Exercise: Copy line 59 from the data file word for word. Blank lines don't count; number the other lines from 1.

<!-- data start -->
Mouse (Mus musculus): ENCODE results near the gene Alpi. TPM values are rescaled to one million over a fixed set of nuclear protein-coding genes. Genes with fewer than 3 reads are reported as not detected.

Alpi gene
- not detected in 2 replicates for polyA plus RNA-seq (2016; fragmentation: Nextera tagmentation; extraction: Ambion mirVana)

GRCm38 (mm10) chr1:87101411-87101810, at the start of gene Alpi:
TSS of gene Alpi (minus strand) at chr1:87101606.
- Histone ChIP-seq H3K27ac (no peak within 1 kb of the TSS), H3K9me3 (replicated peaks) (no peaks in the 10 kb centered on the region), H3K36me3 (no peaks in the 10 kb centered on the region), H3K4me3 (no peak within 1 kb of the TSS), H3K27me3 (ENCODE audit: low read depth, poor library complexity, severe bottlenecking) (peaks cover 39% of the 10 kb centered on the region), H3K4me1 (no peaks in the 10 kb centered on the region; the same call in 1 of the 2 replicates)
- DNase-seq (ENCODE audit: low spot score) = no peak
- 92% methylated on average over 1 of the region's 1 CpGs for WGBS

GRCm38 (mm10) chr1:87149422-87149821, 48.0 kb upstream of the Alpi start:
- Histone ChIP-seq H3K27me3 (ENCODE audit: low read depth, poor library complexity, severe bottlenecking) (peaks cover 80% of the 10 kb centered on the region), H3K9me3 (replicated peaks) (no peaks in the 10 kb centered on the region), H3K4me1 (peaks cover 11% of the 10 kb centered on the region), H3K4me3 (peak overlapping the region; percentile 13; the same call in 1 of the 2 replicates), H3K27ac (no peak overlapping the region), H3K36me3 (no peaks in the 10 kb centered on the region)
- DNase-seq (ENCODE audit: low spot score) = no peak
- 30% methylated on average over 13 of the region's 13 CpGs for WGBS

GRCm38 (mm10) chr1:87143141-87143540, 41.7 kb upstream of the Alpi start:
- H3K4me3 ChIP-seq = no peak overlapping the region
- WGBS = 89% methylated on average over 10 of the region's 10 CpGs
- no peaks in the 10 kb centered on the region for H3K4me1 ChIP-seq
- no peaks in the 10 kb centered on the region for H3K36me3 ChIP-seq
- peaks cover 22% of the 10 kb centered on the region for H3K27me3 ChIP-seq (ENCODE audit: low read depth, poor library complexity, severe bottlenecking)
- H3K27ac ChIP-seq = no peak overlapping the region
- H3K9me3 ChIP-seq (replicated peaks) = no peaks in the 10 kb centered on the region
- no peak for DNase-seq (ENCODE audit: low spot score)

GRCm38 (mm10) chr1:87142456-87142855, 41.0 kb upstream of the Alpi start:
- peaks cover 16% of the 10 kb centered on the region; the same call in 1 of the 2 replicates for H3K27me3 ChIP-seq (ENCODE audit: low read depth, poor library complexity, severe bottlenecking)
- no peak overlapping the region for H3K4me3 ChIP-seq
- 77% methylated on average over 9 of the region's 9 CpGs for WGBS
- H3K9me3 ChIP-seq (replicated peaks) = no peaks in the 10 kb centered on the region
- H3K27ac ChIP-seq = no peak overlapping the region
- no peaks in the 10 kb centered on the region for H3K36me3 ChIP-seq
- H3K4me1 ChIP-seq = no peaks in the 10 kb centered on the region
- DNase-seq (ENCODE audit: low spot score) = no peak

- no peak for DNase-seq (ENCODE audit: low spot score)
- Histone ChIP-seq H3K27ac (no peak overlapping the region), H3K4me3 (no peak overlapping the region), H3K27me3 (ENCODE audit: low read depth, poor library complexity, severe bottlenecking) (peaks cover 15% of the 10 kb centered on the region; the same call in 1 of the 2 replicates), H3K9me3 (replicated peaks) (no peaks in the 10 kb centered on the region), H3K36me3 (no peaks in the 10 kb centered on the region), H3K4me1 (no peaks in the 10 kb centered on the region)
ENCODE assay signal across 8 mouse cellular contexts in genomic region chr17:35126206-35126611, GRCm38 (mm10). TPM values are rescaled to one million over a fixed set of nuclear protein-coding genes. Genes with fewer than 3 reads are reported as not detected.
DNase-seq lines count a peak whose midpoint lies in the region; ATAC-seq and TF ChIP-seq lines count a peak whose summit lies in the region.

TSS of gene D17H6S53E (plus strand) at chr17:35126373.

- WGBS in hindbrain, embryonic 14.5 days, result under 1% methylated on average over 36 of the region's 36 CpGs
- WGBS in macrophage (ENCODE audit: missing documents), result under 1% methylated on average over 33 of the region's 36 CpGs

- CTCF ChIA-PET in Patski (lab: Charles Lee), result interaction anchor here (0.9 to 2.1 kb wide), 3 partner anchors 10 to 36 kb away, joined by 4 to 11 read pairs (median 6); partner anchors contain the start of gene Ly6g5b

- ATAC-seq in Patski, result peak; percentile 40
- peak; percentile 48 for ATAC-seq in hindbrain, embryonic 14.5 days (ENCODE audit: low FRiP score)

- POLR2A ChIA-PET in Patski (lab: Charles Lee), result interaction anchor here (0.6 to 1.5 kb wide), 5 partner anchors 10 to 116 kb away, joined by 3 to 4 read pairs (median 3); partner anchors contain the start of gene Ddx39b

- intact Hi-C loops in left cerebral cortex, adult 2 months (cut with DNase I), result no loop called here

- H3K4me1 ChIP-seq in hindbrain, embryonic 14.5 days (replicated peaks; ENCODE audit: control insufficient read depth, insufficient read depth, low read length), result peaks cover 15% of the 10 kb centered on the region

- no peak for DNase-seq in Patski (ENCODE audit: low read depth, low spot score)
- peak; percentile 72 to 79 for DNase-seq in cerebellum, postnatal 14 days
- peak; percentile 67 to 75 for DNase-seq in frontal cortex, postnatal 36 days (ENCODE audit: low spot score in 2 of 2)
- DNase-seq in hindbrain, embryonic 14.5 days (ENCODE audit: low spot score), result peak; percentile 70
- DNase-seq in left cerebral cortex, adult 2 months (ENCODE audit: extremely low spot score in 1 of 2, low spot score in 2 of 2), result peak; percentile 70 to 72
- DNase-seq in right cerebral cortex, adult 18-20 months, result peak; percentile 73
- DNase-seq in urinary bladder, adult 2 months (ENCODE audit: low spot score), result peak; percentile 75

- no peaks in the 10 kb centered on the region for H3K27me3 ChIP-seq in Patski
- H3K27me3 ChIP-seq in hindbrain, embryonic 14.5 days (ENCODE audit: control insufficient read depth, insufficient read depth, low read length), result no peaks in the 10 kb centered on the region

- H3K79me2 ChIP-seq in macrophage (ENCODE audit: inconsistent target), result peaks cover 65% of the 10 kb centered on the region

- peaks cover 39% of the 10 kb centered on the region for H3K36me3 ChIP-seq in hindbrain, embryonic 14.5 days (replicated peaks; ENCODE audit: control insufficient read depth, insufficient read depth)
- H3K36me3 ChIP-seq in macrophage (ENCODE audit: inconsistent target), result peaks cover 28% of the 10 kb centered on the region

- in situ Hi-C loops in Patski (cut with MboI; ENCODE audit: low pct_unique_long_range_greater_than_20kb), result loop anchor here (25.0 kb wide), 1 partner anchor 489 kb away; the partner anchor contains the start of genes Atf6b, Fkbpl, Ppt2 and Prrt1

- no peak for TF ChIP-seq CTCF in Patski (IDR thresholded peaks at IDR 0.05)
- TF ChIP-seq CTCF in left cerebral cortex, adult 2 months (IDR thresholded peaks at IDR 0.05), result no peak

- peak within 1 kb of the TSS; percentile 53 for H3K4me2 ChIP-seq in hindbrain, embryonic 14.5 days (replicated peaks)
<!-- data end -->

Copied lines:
- peak within 1 kb of the TSS; percentile 53 for H3K4me2 ChIP-seq in hindbrain, embryonic 14.5 days (replicated peaks)